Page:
First Nations Tax Commission – Commission de la fiscalitè des premières nations

Proposed Standards for First Nation Fee Laws, 2017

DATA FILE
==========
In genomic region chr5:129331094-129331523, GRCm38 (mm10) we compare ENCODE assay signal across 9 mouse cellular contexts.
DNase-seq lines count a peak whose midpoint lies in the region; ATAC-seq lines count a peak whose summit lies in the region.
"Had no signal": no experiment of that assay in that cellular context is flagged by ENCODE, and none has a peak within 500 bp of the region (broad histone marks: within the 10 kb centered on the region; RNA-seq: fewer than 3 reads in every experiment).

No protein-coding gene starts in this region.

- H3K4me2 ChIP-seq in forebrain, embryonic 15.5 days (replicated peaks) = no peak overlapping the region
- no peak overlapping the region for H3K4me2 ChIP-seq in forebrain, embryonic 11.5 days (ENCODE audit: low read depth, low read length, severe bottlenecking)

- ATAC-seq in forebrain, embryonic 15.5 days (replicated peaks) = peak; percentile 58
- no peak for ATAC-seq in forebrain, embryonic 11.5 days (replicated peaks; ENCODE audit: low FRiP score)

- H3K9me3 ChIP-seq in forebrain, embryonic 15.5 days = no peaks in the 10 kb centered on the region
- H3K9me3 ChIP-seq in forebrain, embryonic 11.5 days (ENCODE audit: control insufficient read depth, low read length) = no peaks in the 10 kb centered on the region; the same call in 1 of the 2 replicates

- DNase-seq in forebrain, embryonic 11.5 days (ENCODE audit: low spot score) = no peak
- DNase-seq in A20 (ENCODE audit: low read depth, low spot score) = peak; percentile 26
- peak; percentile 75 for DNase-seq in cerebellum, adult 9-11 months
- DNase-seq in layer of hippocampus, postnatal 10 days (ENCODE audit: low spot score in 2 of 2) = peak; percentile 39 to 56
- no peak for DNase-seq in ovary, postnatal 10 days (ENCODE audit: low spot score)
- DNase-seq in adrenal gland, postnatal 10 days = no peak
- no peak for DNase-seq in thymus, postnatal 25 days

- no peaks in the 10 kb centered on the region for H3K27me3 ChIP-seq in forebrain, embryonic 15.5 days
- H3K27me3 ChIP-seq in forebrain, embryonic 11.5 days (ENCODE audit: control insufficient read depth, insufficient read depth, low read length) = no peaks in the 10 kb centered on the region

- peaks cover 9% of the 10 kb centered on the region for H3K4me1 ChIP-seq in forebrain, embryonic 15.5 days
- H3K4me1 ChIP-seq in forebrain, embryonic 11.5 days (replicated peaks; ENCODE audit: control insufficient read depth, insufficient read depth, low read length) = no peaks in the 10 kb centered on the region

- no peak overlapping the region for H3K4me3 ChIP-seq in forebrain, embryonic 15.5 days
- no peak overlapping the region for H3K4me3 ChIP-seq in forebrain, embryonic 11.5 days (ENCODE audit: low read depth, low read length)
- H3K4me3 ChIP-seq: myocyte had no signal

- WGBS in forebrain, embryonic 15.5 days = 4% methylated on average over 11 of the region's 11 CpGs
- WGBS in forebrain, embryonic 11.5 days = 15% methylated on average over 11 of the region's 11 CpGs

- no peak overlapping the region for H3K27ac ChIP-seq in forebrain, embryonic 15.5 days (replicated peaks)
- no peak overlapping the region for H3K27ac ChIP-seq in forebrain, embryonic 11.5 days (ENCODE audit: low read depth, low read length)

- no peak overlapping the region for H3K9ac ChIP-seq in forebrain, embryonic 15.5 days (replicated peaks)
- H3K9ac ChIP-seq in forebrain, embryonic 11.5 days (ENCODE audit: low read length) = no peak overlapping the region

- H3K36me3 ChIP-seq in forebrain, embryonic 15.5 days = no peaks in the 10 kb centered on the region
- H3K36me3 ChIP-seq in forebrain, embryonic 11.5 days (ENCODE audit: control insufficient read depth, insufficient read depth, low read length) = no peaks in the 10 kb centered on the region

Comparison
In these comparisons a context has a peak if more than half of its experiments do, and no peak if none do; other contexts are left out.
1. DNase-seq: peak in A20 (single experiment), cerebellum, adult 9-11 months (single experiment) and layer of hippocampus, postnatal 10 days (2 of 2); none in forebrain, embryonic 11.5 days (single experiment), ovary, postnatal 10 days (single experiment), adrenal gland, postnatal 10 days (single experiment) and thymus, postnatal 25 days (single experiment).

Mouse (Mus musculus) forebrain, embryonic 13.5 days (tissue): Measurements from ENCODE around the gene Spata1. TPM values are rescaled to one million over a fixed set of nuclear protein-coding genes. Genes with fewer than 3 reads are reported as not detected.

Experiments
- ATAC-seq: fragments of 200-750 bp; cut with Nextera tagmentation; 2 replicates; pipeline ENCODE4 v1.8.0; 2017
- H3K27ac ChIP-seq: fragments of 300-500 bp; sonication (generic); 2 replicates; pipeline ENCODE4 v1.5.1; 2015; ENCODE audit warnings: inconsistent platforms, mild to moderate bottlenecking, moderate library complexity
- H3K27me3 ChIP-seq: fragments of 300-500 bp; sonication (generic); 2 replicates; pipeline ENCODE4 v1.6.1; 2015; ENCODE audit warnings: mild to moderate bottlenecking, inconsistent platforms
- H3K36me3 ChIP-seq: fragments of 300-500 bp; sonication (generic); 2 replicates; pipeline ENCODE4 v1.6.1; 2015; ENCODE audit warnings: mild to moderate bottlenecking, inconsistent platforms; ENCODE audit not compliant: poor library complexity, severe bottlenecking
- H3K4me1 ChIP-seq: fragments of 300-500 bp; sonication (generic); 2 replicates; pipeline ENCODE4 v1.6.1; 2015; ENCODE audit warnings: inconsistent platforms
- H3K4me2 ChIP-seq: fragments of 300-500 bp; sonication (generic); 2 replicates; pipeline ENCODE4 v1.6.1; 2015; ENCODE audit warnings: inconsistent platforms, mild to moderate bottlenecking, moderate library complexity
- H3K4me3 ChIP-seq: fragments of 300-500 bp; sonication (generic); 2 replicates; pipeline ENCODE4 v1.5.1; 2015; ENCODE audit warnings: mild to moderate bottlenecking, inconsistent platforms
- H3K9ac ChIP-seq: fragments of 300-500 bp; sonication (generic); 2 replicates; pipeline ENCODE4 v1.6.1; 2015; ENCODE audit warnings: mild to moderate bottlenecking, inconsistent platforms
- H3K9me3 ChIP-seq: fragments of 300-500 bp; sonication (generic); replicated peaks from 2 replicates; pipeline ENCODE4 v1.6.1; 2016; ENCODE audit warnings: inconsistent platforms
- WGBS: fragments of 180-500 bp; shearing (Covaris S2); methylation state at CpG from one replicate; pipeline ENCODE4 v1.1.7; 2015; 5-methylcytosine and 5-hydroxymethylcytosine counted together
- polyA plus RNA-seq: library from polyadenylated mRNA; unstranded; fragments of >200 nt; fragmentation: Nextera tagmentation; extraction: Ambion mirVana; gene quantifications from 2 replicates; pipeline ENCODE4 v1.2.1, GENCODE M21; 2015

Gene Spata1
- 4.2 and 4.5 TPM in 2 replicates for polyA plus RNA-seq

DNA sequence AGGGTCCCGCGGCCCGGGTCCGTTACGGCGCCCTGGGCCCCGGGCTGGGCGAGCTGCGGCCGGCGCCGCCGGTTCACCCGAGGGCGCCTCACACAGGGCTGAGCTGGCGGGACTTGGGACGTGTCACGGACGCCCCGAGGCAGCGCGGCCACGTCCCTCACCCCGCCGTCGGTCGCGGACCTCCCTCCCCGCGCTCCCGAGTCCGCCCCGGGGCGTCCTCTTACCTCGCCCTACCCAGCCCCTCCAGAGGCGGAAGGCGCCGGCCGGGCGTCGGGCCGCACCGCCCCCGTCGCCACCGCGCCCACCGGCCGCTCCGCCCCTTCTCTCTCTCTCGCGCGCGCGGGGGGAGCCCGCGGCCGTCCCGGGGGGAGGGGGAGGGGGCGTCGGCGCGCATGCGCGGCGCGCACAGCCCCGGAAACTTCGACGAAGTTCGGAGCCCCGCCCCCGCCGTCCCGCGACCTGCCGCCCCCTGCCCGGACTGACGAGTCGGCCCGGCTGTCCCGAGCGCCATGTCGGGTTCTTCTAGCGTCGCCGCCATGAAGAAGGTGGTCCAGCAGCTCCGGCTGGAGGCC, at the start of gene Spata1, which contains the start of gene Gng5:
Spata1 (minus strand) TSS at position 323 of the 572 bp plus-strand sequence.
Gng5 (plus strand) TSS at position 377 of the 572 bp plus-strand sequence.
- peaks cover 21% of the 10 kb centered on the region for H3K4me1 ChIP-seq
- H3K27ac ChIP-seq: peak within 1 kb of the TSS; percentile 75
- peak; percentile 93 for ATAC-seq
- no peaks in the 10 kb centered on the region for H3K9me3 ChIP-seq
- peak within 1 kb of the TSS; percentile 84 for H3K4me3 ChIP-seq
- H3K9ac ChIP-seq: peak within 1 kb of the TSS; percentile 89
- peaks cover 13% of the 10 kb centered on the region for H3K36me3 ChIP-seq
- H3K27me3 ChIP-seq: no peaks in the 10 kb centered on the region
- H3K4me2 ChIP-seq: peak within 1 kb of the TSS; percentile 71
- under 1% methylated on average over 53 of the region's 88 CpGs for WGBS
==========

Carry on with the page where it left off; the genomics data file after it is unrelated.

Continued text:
Proposed Standards for First Nation Fee Laws, 2017 Standards established by the First Nations Tax Commission (FNTC) reflect best practices in property taxation, and are designed to support First Nation economic growth, First Nation jurisdiction, property tax harmonization, and the interests of all stakeholders in the First Nation property tax system. Under the First Nations Fiscal Management Act (FMA or the “Act”), the FNTC reviews and approves laws. Section 35(1)(a) of the Act gives the FNTC the authority to establish standards, not inconsistent with the regulations, respecting the form and content of local revenue laws. The standards established by the FNTC are additional requirements and, together with the Act and its associated regulations, form the regulatory framework governing First Nation taxation under the Act. As a matter of policy, the FNTC seeks public input prior to introducing or significantly amending its standards. This input is critical in developing standards that are acceptable and effective for participating First Nations and their taxpayers. In 2016, amendments to the Act came into force, including the charging of fees as a new fiscal power under s.5.(1)(a.1). Fees are distinct from taxes in that fees are connected to the cost of the services provided, and must be expended for that purpose. The addition of this new power responded to growing interest from First Nations to have the legal authority to collect fees for a wide array of services (e.g., water, sewer, garbage collection, and use of facilities). In 2017, the FNTC completed its work on proposed Standards to help shape the new fiscal power. The Proposed Standards for First Nation Fee Laws, 2017 set out the following requirements for fee laws made under the Act: Administration and Description of Service Section 1 requires the appointment of a tax administrator to oversee the administration and enforcement of the Law. Section 2 requires that the Law describe the service respecting which the fee is levied. These provisions are similar to requirements found in other Standards, and are intended to facilitate clarity in the administration and scope of the Law. Basis of Fee Section 3.1 requires a fee law to state the basis of the fee, and provides for three fee types: 1.) services to property, 2.) services not provided to property (including use of a facility), and 3.) a regulatory process, permit, licence or other authorization. o Section 3.2 set outs that for services to property (e.g. garbage collection), the fee can be based on either use/consumption, per unit, per service provided, taxable area, or frontage. o When setting fees, the law can provide for different rates for different property classes (paragraph 3.3(a)); however, within a property class the rates or level of fees must be the same (paragraph 3.3(b)). o Section 3.4 provides an exception to paragraph 3.3(b) where the First Nation has established tax districts and the cost of services varies, or where it has more than one reserve, and costs of services varies with each reserve. o Section 3.5 requires where a fee is for services not provided to property (e.g., use of a recreational center, ferry service) the fee must be based on use or consumption. Section 3.6 provides that in establishing fees made under s. 3.5, the Law can have categories of users or uses and can establish different rates and levels of fees for the categories (e.g., lower rates for elders and the youth). o Section 3.7 sets out that in establishing the fees for a regulatory process, permit, license or other authorization, the Law can establish different rates or levels of fees based on one or more factors set out in the Law. Cost of Service Section 4.1 requires the Law to set out that the rates and levels of fees reflect the projected cost of administration, operation and maintenance of the service or portion of the service that is to be funded by the fee. This reflects the principle that fees are for cost recovery. Section 4.2 requires the fees to be supported by a report (made available at the First Nation’s office or website as required by section 4.3) setting out the projected cost of the service, how the cost of the service was determined, and the proportion of the total cost that the First Nation will recover through the fee. Finally, section 4.4 enables First Nations to use the same rates and levels of fees set by another government for a service, provided the First Nation has a service agreement and levies a fee with respect to a service associated with the agreement. Exemptions Section 6 requires a Law to set out any exemption the First Nation wishes to provide. Where an exemption from a fee is on the basis of First Nation membership, the Law must require the First Nation to either: (a) pay from its general revenues into the local revenue account (i.e., the bank account in which all local revenues are deposited) the fee that would have been payable by the member for the service; or (b) reflect in the tax administrator’s annual report that the service is partially funded by general revenues (e.g., First Nations may have funding agreements with other governments that cover all or a portion of the service costs for members). Other Provisions o Refunds- Section 7 requires the Law to include procedures for refunds where a person pays a fee that was not payable, or makes an overpayment. o Revenues and Expenditures – Section 8 requires the Law to provide that the fee revenue must be used solely for the service, and that revenue must be accounted for separately. o Records and Reporting –Section 9 provides for the Law to include a requirement that the tax administrator keep records of fees (levied and collected), refunds, complaints, and enforcement proceedings, and provide an annual report to Council. o Complaints to Tax Administrator – Section 10 requires that the Law include a process for complaints to the tax administrator. o Penalties and Interest – Section 11 sets out the maximum penalties and interest rate that may be included in a Law, and requires the Law to set out how the penalties and interest rates will be calculated and applied. o Enforcement – Section 12 requires the Law to set out enforcement measures, and enables the Law to provide that unpaid fees can be collected in the same manner as taxes levied under the First Nation’s taxation law. Further, where a fee is levied for a service provided to property, the Law may provide for the First Nation to use the enforcement measures set out in the First Nations Taxation Enforcement Regulations, provided the Law (a) requires the First Nation to follow the procedures for those enforcement measures that are set out in the First Nation’s taxation law; or (b) incorporates into the Law the procedures set out in the First Nations Taxation Enforcement Regulations. o Confidentiality – Similar to other local revenue laws, section 13 requires fee laws to have confidentiality provisions. An electronic version of the proposed Standards is available by clicking the button below: [button link=”” align=”center” size=”small” target=”_blank” lightbox=”false”]Proposed Standards for First Nation Fee Laws, 2017[/button] Please direct your written comments on or before November 3, 2017 to: First Nations Tax Commission 321-345 Chief Alex Thomas Way Kamloops BC